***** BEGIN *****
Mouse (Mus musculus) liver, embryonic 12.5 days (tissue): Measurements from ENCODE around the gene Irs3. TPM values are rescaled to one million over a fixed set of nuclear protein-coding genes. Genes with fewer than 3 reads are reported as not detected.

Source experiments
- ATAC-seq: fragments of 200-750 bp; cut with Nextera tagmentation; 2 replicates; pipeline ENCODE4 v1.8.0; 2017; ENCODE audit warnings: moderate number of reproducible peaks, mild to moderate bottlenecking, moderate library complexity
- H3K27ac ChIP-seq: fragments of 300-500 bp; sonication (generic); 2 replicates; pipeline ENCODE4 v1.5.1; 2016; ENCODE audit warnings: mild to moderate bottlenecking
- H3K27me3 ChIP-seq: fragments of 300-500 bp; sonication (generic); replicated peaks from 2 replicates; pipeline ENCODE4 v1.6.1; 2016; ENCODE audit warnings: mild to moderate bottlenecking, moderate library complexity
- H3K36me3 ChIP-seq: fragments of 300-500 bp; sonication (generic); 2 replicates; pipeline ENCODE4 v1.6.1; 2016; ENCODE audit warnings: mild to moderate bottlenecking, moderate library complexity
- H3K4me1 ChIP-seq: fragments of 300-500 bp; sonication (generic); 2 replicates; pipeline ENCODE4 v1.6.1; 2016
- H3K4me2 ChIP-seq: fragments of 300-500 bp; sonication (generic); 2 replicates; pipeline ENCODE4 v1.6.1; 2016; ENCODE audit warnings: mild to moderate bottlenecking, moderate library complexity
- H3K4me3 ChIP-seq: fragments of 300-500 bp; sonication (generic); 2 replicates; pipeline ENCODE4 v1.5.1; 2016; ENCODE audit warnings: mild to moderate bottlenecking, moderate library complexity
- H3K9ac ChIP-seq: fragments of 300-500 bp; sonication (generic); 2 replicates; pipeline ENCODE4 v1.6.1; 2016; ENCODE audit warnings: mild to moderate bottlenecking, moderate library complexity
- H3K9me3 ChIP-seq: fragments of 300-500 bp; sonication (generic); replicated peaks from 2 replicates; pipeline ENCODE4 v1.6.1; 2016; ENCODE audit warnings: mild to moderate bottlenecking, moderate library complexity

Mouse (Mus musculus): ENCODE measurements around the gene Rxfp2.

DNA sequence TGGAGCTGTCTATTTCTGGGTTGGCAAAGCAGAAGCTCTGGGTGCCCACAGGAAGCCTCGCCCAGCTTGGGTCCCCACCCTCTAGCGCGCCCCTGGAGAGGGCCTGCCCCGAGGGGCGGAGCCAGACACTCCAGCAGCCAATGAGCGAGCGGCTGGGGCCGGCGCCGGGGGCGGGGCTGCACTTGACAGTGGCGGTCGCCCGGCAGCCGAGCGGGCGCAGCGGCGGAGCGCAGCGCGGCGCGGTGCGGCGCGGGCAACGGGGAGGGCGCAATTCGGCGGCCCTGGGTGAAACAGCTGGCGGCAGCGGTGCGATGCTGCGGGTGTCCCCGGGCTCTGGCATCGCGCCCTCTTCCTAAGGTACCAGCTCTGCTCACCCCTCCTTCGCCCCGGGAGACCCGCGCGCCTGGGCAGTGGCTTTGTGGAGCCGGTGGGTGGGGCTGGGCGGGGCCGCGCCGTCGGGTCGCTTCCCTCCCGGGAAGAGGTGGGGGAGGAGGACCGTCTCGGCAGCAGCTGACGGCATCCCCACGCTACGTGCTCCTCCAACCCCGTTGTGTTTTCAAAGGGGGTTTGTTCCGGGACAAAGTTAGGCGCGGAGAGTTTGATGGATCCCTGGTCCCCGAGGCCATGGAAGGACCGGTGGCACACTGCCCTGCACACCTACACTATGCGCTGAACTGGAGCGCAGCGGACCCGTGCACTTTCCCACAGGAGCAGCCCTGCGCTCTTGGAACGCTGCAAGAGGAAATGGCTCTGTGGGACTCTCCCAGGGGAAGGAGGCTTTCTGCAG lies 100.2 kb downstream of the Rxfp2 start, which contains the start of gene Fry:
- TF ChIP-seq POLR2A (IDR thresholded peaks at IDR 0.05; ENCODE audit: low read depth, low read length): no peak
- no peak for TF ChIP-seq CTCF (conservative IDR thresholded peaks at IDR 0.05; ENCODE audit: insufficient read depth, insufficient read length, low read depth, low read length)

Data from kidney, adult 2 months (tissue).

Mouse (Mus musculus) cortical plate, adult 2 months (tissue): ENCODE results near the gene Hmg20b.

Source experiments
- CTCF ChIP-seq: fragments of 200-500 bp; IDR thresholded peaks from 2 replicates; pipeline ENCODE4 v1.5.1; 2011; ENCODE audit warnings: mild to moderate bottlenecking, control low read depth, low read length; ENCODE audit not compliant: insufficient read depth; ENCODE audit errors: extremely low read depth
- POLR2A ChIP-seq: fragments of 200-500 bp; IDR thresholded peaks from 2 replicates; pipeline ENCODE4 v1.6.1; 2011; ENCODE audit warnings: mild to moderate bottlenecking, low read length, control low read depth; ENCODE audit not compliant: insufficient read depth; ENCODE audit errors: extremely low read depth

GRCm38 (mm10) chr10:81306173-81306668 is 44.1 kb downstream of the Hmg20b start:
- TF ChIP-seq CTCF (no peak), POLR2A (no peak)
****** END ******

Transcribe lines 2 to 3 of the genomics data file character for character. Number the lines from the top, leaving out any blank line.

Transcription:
Source experiments
- ATAC-seq: fragments of 200-750 bp; cut with Nextera tagmentation; 2 replicates; pipeline ENCODE4 v1.8.0; 2017; ENCODE audit warnings: moderate number of reproducible peaks, mild to moderate bottlenecking, moderate library complexity